World Mental Health Day

5 min read

World Mental Health Day is an international day dedicated to global mental health education, awareness and social stigma reduction. The theme for World Mental Health Day in 2022 is ‘Mental Health in an Unequal World.’ Reflecting on the Covid-19 pandemic, advocates will emphasize how people with long-term health conditions, those living in low-income areas and those facing racial discrimination were disproportionately affected.

According to the National Institute of Mental Health, one out of every five American adults suffers from a mental illness. According to the World Health Organization, one in every eight people worldwide will suffer from mental illness. Many of us will experience mental health issues every year. There is evidence that certain groups, such as young women, are more vulnerable

World Mental Health Day And The Church

Churches can be refuges in this battle against the pressures to be economically productive or superficially busy. They can be communities for transformation in a tired, worried culture and for anxious, fretful people. They can be safe places where people can access support and be directed to professional care too.  

In additions, there are now great qualified practitioners who are leading the way on help and resources in the intersection of faith and mental health . Here are some of the best for you to connect with.

Dr Caroline Leaf

Dr Henry Cloud

Kathryn Purcell

Jo Hargreaves

The Way Of Jesus

Sometimes mental health advice sounds a lot like the words of Jesus: spend time with those you care about; help others; share what’s going on in your life. As Jesus’ followers we can learn to hear His voice even in the darkest of times. We can be reminded that we are loved and can invite others into the wonder of the gospel too.

Facing Unique Challenges

However, mental illness can still be a highly stigmatized topic for many believers. Suicidal thoughts and the extreme despair that accompanies clinical depression can be difficult to understand for those who don’t experience these realities. Although many Christians have experienced anxiety or depression on occasion, people with a diagnosed mental illness face unique challenges.

Charles Spurgeon once said, “The mind can descend far lower than the body, for in it there are bottomless pits. The flesh can bear only a certain number of wounds and no more, but the soul can bleed in ten thousand ways, and die over and over again each hour.” 

Mental illness is not a new phenomenon and the same biblical truths that have encouraged Christians for centuries can now be used to encourage those suffering from mental illness. Here are four scriptural truths that we can hold on to.

You Are Not Alone

Since the fall, God’s people have suffered mentally, emotionally, and physically. Even Christ, on the cross, cried out in despair “My God, my God, why have you forsaken me?” Matthew 27:46

When we are in pain, we are not alone. Jesus promises that He will never leave us and be with us continually.

Speaking openly about your mental health problems with trained professionals allows us to gain the help and support we need. Eventually we may be able to help others to share their own struggles and comfort them too.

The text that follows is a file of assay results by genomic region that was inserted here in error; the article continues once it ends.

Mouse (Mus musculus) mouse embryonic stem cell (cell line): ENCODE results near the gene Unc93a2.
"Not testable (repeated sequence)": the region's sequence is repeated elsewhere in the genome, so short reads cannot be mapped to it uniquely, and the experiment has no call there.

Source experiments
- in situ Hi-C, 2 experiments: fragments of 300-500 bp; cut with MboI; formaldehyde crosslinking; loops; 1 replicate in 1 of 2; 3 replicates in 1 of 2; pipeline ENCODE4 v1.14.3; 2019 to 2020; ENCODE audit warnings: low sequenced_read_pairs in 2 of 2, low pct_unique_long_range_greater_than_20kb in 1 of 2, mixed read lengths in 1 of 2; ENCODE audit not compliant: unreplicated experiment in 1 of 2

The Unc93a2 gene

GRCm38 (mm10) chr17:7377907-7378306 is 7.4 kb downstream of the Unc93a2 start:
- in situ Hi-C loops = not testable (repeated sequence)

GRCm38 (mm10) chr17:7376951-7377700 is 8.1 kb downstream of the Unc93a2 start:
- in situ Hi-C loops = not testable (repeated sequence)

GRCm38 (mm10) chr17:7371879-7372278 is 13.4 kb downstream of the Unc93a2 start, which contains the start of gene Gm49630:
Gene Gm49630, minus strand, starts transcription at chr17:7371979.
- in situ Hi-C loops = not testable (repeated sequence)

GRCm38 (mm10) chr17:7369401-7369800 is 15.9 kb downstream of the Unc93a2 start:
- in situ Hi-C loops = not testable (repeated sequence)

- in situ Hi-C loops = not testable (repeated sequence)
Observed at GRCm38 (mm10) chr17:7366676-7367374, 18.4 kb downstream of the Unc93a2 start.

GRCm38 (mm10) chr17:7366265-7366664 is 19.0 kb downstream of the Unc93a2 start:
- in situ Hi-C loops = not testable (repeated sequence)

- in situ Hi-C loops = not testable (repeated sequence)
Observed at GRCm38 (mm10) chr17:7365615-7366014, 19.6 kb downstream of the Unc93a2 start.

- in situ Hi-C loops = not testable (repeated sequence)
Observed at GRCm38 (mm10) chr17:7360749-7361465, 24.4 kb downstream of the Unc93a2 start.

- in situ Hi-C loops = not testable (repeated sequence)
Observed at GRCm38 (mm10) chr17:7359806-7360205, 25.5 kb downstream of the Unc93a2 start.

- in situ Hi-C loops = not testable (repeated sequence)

You Are Not To Blame

Though mental illness is a result of the fall, our affliction, like the man born blind (John 9:1-3), is not punishment for our sins or our parents’ sins. Mental illness may not be our fault, but it can be an opportunity for us to receive the grace of God we need to get through a difficult time.

Of course, sin and disconnection from God can aggravate mental illness and cause depression or anxiety. It is critical to have people lovingly point us to Christ and to the source of our healing. We can let the light of His love into our lives as we ask for His transforming grace.

God Sees You And Is Present With You

We have a personal Savior who has identifies with our suffering. We can remember Christ’s closeness as we suffer the effects of mental illness. He weeps with us just as He did with the family of Lazarus (John 11:32-35). He was aware of the resurrecting work He was about to perform but that didn’t stop Him grieving with the family of His friend. Similarly, He knows how He will work in and through our life and He is present with us in the midst of it.

God sent the Holy Spirit, our Comforter and Counselor, to be with us and help us. The Holy Spirit prays for us. He cries out for us when we are unable to form words and can only make sounds of despair (Rom. 8:26-27).

Maintain your resolve, because there is great hope.

The LORD is near to the brokenhearted and saves the crushed in spirit.

Psalm 34:18

We are all broken in our own unique ways, but Christ restores us to wholeness. He shines a light into the darkest recesses of our hearts and minds (2 Cor. 4:6). He rescues us from the deepest pit (Job 33:28) and one day He may use us to reach out to others (2 Cor. 4:7–10).

The Bible speaks to you

The Bible isn’t afraid to discuss mental and emotional anguish. Consider Job or the psalms of lament, which make up over fifty percent of the psalms. These are songs of people pleading with God:

“Turn to me and be gracious to me, for I am lonely and afflicted.”  Psalm 25:16

Even so, most lament psalms end on a positive note, reminding the reader of God’s faithfulness. We, like God’s people throughout history, frequently forget what He has already done for us and the promises He continues to keep.

Keep these truths somewhere you’ll see them often. Share them with a close friend, family member or accountability partner who can remind you when you forget or lack the energy or willpower to do so. Even on the darkest days, God’s word speaks to you.

Photo by Joseph Barrientos on Unsplash

Photo by frank mckenna on Unsplash

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